It started me thinking though . . . I have heard people talk about the way young girls dress. Frankly, I have seen adolescents dressed in clothing so inappropriate, I have wondered about their parents. . . this outfit that I saw at the Family Dollar only cemented that suspicion that the way our daughters dress might have something to do with the way we dress them as small children who clearly can't afford to buy their own clothing.
Bitlet did not, after all, flounce into the Family Dollar with her allowance money to buy some new threads. No, the people buying those clothes are adults. And I am not stupid . . . it's not like outfit was a thong or something. It was a onesie with a couple of words on the butt.
But, the thing is, I didn't see any similar messages on the outfits that were designed for the little boys. No "Tight Tushies" were stitched in blue on the boys' clothing. And I am not saying there SHOULD have been. I am just saying that the clothing made me think that we might begin the objectification of our daughters a little early . . . and then we voice our dismay when they later objectify themselves. Who is really to blame here?
(And, yes, I am aware of the irony of the pink dress in a post partially complaining about gender stereotypes, just so's ya know).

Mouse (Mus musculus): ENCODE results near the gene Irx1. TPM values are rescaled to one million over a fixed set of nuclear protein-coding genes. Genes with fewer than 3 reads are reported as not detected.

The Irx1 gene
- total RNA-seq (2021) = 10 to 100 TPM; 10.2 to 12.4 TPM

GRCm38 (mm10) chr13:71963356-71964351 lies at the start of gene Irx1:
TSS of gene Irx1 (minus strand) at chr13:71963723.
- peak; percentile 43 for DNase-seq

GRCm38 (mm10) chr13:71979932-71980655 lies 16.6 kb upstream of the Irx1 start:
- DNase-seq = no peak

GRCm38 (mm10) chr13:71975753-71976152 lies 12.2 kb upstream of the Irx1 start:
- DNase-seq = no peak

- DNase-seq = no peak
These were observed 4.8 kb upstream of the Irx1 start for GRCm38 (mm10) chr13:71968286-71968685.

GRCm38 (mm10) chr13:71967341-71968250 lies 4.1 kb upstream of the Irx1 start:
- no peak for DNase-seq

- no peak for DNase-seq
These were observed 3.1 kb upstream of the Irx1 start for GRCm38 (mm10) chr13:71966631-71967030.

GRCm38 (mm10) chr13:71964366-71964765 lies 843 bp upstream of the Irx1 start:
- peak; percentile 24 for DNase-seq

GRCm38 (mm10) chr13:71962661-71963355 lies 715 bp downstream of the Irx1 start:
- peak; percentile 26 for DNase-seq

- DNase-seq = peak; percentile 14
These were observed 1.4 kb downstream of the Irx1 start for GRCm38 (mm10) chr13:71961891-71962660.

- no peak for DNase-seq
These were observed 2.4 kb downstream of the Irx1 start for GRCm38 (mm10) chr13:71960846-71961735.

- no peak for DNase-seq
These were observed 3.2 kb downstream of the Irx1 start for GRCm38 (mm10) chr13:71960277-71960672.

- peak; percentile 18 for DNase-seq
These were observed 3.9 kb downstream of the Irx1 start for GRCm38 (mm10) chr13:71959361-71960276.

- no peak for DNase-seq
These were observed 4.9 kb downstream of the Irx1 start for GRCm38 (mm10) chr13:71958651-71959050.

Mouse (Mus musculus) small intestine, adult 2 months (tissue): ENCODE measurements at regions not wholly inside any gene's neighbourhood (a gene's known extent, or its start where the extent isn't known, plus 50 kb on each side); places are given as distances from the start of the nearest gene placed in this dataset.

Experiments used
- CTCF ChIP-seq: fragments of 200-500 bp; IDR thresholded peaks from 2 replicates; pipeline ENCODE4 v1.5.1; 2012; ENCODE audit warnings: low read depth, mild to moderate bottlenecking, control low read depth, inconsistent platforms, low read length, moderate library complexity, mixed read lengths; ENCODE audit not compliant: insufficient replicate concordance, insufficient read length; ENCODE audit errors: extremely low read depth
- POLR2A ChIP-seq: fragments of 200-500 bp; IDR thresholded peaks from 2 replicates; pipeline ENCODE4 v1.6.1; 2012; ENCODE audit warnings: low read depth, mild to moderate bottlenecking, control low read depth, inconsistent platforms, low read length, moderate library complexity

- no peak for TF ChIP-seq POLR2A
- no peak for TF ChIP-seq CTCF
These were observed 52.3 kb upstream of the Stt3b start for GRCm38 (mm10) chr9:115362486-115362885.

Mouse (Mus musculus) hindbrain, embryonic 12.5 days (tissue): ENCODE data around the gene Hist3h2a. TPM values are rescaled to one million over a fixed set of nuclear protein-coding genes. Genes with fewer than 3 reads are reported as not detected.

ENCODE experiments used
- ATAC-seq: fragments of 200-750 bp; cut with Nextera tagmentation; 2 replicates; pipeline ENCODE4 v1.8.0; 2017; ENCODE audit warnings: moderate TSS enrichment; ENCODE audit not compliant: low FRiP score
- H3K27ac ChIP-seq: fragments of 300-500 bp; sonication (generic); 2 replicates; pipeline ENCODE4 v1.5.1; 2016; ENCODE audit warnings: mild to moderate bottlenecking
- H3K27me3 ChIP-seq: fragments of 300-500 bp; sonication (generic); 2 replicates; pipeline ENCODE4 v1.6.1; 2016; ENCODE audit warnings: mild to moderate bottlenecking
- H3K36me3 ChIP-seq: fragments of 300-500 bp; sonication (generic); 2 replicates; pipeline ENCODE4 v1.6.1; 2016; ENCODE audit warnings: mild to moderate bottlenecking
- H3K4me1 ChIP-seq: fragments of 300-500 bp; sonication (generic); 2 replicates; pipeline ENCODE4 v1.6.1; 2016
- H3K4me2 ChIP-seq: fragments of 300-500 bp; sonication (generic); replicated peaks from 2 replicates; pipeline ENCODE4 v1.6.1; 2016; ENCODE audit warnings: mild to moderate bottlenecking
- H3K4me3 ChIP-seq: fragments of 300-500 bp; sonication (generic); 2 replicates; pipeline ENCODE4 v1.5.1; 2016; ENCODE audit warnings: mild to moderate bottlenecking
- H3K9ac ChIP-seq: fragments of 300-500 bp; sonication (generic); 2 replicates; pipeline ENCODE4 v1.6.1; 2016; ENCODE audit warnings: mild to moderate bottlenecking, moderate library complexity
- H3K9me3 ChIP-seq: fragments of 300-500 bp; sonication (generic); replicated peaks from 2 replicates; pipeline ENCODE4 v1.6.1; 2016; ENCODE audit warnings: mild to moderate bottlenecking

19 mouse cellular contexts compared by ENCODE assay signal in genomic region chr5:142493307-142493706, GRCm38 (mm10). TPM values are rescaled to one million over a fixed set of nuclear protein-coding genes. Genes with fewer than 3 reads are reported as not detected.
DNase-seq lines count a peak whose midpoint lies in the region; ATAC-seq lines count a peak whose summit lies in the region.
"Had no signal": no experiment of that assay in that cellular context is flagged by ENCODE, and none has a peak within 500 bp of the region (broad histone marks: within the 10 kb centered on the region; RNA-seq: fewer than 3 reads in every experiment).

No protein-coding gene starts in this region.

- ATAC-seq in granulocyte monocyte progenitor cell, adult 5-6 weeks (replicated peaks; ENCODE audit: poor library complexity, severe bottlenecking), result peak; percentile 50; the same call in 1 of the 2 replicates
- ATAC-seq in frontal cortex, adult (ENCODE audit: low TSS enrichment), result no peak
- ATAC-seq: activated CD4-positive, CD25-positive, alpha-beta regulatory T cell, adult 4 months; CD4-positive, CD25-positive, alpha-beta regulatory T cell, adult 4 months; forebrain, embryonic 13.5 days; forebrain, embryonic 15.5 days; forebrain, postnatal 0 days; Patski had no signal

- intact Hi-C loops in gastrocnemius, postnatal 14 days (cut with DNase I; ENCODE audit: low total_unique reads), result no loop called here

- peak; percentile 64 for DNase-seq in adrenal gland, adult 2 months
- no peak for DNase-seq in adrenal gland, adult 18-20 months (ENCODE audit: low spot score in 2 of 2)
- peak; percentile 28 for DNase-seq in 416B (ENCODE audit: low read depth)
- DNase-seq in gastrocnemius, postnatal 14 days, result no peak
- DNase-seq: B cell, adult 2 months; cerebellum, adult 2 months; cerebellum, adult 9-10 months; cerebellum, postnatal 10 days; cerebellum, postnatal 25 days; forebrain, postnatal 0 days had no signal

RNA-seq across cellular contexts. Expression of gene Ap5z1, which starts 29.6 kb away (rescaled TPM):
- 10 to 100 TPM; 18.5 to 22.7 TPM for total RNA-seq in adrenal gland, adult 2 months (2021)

I'll worry about clothes that show off and have people admiring her precious booty eventually . . . God help us all . . . .
Caroline Lewis is an attorney with the Brad Hendricks Law Firm in Little Rock. She has been blogging since 2006, chronicling her adventures in life, including her jobs, her engagement and marriage, her pregnancy, and on into first (and only) time motherhood. Her writing includes legal issues, current events, anecdotes about her personal life, and what life is like as a busy career woman who is also trying to be a busy career mom. She is a featured blogger on the official site for What to Expect (When You’re Expecting), a true honor for her and a blessing to her as a woman trying to raise a child without a clue (her, not the child). She lives with her husband, Stephen, her daughter (affectionately known as the Bitlet), two dogs and one cat. Her blog is The Articulate Ramblings of the Attorney-at-Mom.